China has emphasized the importance of diplomacy to resolve hostilities between Moscow and Kyiv, and Xi himself stressed this point during a call with Russian President Vladimir Putin just days into the war. The Kremlin announced an openness to hold talks between Russia and Ukrainian officials after the conversation, an initiative that has since produced three rounds of direct talks, the latest of which both sides said produced significant progress, as well as a fourth virtual conversation that took place Monday.

While China has established a "strategic partnership" with Ukraine over the years, Beijing has built a far deeper "comprehensive strategic partnership of coordination for the new era" with Moscow, a bond displayed during the last summit held by Putin and Xi early last month before the beginning of the Winter Olympic Games in Beijing.

While China has remained officially neutral on the Russian war effort launched just days after the end of the Olympics, officials have supported the Kremlin's longstanding concerns about the eastward expansion of NATO and U.S. military activities in Eastern Europe.

China has also backed Russian appeals for more information on U.S. military-funded biological research facilities in Ukraine, calling on the Biden administration to reveal the full nature of activities conducted at such sites across the globe. U.S. officials have dismissed the claims and allegations that biological or chemical weapons were being developed in such places as a conspiracy theory, and the White House warned such allegations may be a leadup to a Kremlin plot to use such weapons in Ukraine as part of a "false flag" plot to blame Washington.

As Ukraine calls for even greater military support from the U.S. and its allies, including a no-fly-zone that would threaten direct clashes between NATO and Russia, something Biden has rejected as untenable because it would lead to "World War III," officials in Taiwan have raised concerns that China too may seek to soon pursue military action with Washington entangled in Europe.

A delegation of former top U.S. security and defense officials attempted to allay these fears in a rare delegation visit earlier this month, a trip followed by recent Taiwanese media reports indicating that a nearly $250 million arms deal to purchase the Field Information Communications System had been finalized.

Zhao condemned the deal during Monday's press briefing.

"The Chinese side firmly opposes U.S. arms sales to China's Taiwan region, which severely violates the one-China principle and the three China-US joint communiqués, especially the August 17 Communiqué, interferes in China's internal affairs, and harms China-US relations as well as peace and stability across the Taiwan Strait," Zhao said.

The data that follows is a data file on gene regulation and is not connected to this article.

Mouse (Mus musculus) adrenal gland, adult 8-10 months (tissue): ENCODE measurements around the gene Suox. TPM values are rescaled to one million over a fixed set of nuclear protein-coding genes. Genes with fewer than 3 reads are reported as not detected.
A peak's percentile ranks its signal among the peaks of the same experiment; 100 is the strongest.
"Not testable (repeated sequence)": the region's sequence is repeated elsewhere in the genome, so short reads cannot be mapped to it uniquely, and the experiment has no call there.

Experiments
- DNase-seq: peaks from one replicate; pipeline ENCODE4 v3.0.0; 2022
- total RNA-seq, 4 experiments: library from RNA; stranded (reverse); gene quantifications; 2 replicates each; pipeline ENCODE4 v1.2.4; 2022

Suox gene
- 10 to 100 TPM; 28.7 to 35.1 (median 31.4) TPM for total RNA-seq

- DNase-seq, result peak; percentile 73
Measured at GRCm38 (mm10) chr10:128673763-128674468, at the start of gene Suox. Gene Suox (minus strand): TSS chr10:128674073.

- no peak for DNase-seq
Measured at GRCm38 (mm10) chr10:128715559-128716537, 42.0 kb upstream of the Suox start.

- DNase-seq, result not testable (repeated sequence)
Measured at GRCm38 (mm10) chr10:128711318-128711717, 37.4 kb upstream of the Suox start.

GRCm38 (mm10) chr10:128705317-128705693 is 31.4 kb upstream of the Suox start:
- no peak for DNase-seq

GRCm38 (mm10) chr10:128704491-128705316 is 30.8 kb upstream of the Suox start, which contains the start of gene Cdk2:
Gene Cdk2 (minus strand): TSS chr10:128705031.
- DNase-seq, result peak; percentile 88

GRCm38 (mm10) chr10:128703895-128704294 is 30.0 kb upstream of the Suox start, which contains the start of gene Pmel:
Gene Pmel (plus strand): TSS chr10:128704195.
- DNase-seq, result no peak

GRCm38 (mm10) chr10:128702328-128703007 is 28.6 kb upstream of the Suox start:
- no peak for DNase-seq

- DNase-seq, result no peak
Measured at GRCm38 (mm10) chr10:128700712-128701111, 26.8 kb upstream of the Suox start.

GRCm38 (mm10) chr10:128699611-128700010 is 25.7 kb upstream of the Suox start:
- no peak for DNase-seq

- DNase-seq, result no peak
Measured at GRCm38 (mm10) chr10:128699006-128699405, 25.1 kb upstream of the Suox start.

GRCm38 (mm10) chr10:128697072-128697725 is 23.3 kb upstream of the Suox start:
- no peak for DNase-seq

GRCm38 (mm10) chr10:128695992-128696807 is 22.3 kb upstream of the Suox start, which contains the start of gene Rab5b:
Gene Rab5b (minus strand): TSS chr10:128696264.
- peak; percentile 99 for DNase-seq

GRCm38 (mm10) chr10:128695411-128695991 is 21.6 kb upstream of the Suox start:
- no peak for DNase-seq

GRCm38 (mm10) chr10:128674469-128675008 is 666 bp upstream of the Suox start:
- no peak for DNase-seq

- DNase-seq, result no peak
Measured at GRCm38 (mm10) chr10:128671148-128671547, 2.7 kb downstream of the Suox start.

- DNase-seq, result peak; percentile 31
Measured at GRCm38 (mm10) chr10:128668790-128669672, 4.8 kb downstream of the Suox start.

"The U.S. should earnestly abide by the one-China principle and the three China-US joint communiqués and stop arms sales to and military ties with Taiwan," he added.

The senior Biden administration on Monday's press call said Sullivan "reiterated our One China policy based on the Taiwan Relations Act, Three Communiqués, and Six Assurances."

These historic declarations marked Washington's shift from recognizing Taipei to Beijing more than half a century ago but the U.S. continues to adhere to a "one-China policy" rather than a "one-China principle," through with the U.S. does not explicitly recognize China or Taiwan's sovereignty over one another and continues to deal unofficially with Taiwan based on the 1979 Taiwan Relations Act. Such U.S.-Taiwan interactions have expanded in recent years, especially with the adoption of the Taiwan Travel Act under former President Donald Trump in 2018.

In a signal of even further U.S. alignment with Taiwan, Congress recently passed the Consolidated Appropriations Act of 2022, which effectively bans U.S. government entities from using maps that show the island as part of Chinese territory.

Zhao criticized this development as well on Monday.

"There is only one China in the world. Taiwan is an inalienable part of the Chinese territory. This is a historical and legal fact and an international consensus. Any accurate map should be based on these facts," Zhao said. "The U.S.' move grossly interferes in China's internal affairs, pursues political manipulation with the map of the Taiwan region, and attempts to create the false impression of 'two Chinas' and 'one China, one Taiwan.' China deplores this and firmly opposes this."

And he issued a warning along with this condemnation.

"A stern warning to the U.S. side: playing the 'Taiwan card' is like playing with fire," Zhao said. "It will not only push Taiwan to a precarious situation, but also bring unbearable consequences for the U.S."

"The U.S. should stop hollowing out the one-China principle and stop condoning or abetting "Taiwan independence" moves," he added. "It should return to the original and true meaning of the one-China principle, honor its political commitments to the Chinese side, earnestly safeguard peace and stability across the Taiwan Strait, and safeguard the overall China-U.S. relations."

While Moscow has always backed Beijing on the Taiwan issue, Russian officials have increasingly emphasized their alignment on the matter. And with Taipei joining a global coalition of sanctions against Moscow, the Russian Foreign Ministry included the island on a list of countries and territories, including the U.S. and its allies in Europe and Asia, accused of adopting "unfriendly" policies over the crisis in Ukraine.

Asked about Taiwan's inclusion, Zhao argued that Taipei deserved it.

"As to why Taiwan is on the list, the answer is clear to all," Zhao said. "If Taiwan is sanctioned, it has only itself to blame."

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Russian President Vladimir Putin (L) and Chinese President Xi Jinping pose for a photograph during their meeting in Beijing, on February 4. The two nations released a joint statement affirming further efforts to coordinate their policies, though Chinese officials have pushed back on the idea that they were aware of Putin's plan to attack Ukraine ahead of time. ALEXEI DRUZHININ/SPUTNIK/AFP/Getty Images